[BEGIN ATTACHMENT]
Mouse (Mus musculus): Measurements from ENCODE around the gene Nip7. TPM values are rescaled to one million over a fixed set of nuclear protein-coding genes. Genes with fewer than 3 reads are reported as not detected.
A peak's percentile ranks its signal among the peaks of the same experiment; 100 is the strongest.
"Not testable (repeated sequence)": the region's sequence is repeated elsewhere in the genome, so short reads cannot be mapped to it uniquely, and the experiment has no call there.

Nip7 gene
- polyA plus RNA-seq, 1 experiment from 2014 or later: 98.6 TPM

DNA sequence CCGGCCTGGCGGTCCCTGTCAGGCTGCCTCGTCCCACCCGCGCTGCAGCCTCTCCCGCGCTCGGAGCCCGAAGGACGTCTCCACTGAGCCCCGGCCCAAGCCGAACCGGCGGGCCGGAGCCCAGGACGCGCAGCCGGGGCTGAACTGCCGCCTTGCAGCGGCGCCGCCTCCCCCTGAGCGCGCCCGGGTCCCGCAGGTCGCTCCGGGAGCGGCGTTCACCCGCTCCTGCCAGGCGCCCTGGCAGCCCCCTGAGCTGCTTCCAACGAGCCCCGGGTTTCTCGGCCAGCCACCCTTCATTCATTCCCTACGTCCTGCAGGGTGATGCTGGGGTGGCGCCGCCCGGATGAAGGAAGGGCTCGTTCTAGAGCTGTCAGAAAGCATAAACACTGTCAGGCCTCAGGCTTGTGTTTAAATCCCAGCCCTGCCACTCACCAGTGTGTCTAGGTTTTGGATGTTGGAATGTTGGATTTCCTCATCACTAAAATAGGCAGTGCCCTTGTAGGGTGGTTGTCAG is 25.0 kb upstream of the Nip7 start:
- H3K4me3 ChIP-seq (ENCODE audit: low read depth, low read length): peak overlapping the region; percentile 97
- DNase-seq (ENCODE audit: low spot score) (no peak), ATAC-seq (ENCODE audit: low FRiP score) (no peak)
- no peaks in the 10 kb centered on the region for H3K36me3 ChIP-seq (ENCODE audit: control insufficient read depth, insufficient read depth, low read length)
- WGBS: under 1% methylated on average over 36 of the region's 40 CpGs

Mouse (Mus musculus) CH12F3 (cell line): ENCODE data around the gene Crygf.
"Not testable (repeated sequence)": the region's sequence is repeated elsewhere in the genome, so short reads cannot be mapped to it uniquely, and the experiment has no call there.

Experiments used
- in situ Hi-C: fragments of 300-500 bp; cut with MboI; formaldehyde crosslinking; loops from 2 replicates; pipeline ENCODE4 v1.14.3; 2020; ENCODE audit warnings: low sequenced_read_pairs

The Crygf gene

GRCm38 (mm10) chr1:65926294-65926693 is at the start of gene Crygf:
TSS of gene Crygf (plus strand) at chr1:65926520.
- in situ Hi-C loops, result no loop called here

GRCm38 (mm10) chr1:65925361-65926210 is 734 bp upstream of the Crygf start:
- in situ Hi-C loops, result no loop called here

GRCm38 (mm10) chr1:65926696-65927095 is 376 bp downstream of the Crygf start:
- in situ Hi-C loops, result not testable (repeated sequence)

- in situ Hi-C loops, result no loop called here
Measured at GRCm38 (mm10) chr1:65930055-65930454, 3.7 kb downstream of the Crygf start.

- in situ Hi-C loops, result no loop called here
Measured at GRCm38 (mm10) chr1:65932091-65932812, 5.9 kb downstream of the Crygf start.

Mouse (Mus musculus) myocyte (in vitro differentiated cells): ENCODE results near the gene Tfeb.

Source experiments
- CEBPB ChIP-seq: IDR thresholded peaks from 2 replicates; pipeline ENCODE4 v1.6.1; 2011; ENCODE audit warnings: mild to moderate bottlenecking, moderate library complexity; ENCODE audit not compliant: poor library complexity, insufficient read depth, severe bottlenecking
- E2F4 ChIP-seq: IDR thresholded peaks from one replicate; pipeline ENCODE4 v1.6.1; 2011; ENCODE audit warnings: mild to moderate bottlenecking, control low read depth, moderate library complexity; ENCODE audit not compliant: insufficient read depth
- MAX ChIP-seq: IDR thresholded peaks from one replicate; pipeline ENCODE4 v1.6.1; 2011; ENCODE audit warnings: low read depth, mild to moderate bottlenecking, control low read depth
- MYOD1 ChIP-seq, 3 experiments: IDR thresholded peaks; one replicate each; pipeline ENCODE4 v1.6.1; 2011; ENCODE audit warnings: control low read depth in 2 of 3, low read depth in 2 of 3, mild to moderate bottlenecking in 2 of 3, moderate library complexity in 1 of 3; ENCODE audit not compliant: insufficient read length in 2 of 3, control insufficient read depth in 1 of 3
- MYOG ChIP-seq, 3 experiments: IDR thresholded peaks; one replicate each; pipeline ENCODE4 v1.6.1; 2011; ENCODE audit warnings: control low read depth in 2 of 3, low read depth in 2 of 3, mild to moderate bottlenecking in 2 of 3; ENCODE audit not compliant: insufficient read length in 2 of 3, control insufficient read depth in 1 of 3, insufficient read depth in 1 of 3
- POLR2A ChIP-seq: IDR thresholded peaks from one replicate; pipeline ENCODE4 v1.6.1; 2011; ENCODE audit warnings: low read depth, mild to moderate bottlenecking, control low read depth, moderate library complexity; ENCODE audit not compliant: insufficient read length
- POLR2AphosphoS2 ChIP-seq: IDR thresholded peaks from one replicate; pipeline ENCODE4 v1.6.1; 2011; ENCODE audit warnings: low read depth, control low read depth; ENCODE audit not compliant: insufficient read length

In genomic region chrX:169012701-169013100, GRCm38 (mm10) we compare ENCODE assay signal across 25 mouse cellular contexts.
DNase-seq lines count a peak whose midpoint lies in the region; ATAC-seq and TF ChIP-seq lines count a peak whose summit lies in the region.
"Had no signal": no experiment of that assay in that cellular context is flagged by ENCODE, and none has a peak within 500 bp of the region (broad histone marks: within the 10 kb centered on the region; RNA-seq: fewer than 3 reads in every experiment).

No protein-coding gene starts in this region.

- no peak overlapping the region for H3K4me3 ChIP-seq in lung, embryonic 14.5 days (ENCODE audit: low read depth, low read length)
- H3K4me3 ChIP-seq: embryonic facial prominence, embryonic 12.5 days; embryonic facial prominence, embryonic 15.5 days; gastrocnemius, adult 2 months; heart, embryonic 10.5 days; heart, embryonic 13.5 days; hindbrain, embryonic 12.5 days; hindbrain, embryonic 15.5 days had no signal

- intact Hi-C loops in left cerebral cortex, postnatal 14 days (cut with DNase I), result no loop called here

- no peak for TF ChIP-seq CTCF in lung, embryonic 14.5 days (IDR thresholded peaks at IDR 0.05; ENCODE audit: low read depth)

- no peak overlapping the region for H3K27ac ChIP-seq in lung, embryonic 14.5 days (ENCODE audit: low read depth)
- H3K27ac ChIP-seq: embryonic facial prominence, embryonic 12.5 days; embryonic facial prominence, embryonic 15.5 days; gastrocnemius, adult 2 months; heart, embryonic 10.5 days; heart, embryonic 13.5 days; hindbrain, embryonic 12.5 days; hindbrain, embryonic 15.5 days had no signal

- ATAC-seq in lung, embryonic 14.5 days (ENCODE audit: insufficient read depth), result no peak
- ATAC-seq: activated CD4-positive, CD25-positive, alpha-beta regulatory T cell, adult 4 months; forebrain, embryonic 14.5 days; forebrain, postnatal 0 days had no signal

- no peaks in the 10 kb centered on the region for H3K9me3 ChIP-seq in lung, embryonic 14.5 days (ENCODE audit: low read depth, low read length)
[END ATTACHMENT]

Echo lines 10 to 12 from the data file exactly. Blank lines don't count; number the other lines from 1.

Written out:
- WGBS: under 1% methylated on average over 36 of the region's 40 CpGs

Mouse (Mus musculus) CH12F3 (cell line): ENCODE data around the gene Crygf.
"Not testable (repeated sequence)": the region's sequence is repeated elsewhere in the genome, so short reads cannot be mapped to it uniquely, and the experiment has no call there.